Every bit of this article shows how academia has a bad case of learned helplessness. Again, I get it. It’s stressful, time-consuming, and the pay is bad. But that’s no excuse to be a mentor who doesn’t learn. Part of good management is working with people instead of expecting them to conform and treating them like garbage when they don’t.

    Saying that you care is easy. Proving it is hard.

    • Melissa Ridley Elmes says:

      Thanks very much for your observations. It sounds as if they are heartfelt and coming from a place of care and possibly also frustration, in at least some sense. It was out of frustration that I initially conducted the discussions that led to this post being written, and while you seem not to find the ideas brought up to be helpful, I have to confess that my own experience was that they were helpful to me to hear as a graduate student, especially as a non-traditional, first-generation graduate student who had little idea of how things worked and how to go about making things work for me.

      I want just to point out that the conversations I had to write this post, four years ago now, were earnest discussions with professors whom I know to care deeply about their work and their students, and to feel frustrated when for a variety of reasons those students have experienced setbacks and failures they thought could be avoided. In response to your specific comment on the French student, from what I recall concerning the French student, that student had not even spoken with anyone in the department about an interest in Creole before applying, it wasn’t listed in the application materials, and that department does not conduct interviews for prospective graduate students–so it was not until the student was actually enrolled and in coursework that the issue was discovered. My understanding–and of course, I was not there, this is just what came out in the conversation–was that the student then berated many members of the department for not accommodating their needs, when the department was never in a position to do so and would have been up front about that, had they known the student wanted that specific kind of training. The professor in question was, therefore, definitely frustrated, but not with the student perse; more so, because they felt they had failed that student by not meeting needs they could not meet.

      I think–at least, for those professors I spoke with–yes, they are overworked and they are incredibly busy, but they do want to be supportive and help their students succeed and have learned, in some cases from many years of experience working with graduate students, that one of the primary roadblocks is that (while sometimes yes, it certainly is the professor’s attitude or manner) sometimes, it is also that graduate students do not communicate well with their mentors and advisors. In none of the discussions that I had which led to the “top ten” list for this post did the professor seem to be indicating that it was “do this or leave”–it was just, what they wish graduate students knew before attending, that would make things easier on the student.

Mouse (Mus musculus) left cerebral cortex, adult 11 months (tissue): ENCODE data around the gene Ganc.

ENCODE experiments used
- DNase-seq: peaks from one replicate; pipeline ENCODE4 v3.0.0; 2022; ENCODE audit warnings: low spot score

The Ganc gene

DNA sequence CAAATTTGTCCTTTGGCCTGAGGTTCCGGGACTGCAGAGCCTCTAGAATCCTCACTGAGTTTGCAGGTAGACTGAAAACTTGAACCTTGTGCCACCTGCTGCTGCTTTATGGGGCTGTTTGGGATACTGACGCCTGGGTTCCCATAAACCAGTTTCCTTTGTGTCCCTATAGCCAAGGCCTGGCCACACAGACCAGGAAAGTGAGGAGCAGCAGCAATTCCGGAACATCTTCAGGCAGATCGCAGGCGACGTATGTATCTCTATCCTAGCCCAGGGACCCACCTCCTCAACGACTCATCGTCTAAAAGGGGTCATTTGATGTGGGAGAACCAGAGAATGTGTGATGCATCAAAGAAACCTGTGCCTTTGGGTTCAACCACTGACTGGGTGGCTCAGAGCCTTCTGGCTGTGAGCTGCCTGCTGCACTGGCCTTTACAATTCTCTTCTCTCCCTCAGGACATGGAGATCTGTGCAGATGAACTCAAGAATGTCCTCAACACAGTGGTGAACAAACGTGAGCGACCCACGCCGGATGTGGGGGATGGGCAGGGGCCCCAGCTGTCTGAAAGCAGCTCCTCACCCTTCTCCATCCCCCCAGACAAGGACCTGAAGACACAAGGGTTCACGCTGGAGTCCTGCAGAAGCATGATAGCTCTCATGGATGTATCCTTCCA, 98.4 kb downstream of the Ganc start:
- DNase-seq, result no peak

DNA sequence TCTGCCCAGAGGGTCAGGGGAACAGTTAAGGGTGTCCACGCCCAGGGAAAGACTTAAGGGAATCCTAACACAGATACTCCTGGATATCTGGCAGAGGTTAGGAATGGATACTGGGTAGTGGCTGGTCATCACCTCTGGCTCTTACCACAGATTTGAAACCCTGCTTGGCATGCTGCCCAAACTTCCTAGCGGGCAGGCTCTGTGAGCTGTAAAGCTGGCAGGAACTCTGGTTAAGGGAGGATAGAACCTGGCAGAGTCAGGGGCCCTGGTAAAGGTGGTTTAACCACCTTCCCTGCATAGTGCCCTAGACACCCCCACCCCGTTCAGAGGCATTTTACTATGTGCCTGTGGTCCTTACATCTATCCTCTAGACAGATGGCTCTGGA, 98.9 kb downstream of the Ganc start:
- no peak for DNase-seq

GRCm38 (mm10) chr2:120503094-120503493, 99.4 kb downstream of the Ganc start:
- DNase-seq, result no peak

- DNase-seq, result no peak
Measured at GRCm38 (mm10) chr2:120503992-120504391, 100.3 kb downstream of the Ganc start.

You seem to be reading negativity, condescension, and door-closing/ gate-keeping into it, and to have extrapolated from this post that the professors involved in its development are “mentors who don’t learn” and as a result whose poor management leads them to “treating [people who don’t conform to their expectations] like garbage” but I can assure you that the original idea was to help graduate students understand up front what was expected of them in order to give them the best possible chance of having a positive experience, and that the professors I spoke to are deeply invested in their students’ success. If that has failed to convey, it is certainly through my own shortcomings as a writer rather than through what you appear to perceive as the collective inadequacies of professors who, in fact, have been extremely generous in mentoring me, and in offering this mentoring-by-proxy to other graduate students.